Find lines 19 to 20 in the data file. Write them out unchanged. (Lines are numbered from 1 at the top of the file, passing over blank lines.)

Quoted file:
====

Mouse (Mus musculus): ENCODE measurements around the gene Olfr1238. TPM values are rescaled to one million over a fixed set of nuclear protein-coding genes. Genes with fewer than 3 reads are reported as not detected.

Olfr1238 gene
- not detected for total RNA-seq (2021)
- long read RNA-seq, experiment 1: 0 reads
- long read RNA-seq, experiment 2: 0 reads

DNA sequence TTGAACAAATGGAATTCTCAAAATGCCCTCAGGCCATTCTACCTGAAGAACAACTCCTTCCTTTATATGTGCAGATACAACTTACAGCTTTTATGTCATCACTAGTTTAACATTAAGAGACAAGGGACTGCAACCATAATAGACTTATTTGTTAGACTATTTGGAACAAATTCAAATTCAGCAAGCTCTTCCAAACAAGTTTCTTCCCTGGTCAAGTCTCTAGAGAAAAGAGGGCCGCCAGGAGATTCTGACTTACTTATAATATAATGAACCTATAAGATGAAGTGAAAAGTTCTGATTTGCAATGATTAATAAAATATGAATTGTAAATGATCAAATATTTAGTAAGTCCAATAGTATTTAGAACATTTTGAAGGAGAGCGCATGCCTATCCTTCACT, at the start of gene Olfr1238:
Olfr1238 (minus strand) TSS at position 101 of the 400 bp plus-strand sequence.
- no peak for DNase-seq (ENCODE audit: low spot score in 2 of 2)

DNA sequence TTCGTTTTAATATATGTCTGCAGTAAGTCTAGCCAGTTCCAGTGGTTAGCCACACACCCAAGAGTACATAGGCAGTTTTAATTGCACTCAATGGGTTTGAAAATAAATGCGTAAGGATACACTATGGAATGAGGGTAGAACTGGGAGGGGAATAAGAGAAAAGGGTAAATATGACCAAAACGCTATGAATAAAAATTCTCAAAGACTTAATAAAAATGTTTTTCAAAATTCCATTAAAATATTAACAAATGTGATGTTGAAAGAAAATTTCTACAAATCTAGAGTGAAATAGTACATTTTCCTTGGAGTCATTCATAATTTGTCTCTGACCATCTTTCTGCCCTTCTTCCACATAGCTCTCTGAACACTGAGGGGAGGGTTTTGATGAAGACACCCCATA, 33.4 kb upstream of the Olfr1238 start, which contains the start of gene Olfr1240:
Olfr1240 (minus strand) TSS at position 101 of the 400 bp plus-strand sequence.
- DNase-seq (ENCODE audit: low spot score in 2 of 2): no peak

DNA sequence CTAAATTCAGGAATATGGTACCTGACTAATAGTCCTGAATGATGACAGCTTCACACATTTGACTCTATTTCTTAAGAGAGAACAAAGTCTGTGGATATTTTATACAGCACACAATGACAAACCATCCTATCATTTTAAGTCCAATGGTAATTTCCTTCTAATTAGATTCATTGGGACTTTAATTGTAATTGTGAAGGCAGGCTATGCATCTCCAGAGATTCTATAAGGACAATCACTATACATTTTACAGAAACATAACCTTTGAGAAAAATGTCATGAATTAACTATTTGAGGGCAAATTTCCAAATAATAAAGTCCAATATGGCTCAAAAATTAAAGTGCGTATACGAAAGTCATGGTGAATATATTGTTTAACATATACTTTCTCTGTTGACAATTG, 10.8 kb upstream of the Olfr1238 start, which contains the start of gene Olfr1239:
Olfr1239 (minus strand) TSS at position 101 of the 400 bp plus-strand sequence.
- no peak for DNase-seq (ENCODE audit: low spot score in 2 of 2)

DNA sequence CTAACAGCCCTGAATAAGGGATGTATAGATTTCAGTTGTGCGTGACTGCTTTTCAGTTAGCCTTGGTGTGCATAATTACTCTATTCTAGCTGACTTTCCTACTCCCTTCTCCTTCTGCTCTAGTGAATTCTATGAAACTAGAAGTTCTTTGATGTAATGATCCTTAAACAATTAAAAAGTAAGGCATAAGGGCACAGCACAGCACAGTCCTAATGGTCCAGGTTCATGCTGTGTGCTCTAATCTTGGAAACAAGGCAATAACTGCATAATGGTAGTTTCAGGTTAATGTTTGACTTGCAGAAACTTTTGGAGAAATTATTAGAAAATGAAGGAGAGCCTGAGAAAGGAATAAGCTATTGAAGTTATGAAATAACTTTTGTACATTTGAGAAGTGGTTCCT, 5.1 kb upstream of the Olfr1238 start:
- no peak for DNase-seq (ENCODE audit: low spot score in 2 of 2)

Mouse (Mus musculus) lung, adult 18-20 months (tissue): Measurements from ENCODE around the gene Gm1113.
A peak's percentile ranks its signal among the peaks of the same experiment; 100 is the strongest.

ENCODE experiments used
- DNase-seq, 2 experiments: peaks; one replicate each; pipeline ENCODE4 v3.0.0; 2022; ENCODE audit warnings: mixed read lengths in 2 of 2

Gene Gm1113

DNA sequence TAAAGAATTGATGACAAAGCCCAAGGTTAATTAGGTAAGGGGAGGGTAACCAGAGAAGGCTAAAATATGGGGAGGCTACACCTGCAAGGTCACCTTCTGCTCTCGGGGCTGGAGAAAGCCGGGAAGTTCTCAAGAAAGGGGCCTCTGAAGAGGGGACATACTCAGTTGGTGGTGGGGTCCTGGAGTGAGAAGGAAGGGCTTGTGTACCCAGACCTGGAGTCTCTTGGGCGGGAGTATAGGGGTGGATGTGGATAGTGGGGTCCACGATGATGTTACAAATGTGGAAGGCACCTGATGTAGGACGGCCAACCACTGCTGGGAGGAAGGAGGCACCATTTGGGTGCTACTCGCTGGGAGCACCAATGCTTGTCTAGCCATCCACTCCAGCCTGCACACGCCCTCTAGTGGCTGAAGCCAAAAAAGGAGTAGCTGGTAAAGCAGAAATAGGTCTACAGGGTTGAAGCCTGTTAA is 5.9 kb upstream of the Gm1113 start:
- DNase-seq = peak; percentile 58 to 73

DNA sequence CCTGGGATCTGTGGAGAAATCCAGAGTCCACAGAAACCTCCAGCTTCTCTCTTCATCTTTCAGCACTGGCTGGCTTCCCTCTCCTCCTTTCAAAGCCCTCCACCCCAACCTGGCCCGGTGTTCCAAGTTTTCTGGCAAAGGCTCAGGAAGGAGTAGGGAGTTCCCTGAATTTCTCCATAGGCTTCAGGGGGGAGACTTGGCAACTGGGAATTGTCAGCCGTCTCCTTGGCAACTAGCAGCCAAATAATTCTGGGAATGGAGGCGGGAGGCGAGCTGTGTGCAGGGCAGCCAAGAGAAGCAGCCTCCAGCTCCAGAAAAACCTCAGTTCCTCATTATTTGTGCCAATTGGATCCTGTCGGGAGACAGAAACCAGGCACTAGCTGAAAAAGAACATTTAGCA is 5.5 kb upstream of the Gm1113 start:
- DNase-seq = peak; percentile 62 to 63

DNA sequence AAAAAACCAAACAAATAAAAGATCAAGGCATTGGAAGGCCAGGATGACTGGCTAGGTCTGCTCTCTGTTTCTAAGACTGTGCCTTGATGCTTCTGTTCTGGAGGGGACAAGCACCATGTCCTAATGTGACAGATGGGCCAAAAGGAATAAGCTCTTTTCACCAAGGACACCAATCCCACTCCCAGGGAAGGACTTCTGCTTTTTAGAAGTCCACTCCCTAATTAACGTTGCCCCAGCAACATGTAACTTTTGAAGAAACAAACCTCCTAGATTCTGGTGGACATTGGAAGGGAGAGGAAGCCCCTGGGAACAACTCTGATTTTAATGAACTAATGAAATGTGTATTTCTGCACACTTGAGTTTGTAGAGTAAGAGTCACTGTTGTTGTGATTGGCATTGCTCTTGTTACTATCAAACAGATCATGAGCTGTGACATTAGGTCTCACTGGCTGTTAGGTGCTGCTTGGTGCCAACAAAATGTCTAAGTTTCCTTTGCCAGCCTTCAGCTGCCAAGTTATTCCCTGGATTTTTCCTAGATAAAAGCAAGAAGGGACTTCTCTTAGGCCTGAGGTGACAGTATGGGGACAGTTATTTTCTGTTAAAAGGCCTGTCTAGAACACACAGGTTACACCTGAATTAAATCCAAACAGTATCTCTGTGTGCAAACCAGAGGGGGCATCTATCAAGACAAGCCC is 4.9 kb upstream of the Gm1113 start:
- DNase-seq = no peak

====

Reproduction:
ENCODE experiments used
- DNase-seq, 2 experiments: peaks; one replicate each; pipeline ENCODE4 v3.0.0; 2022; ENCODE audit warnings: mixed read lengths in 2 of 2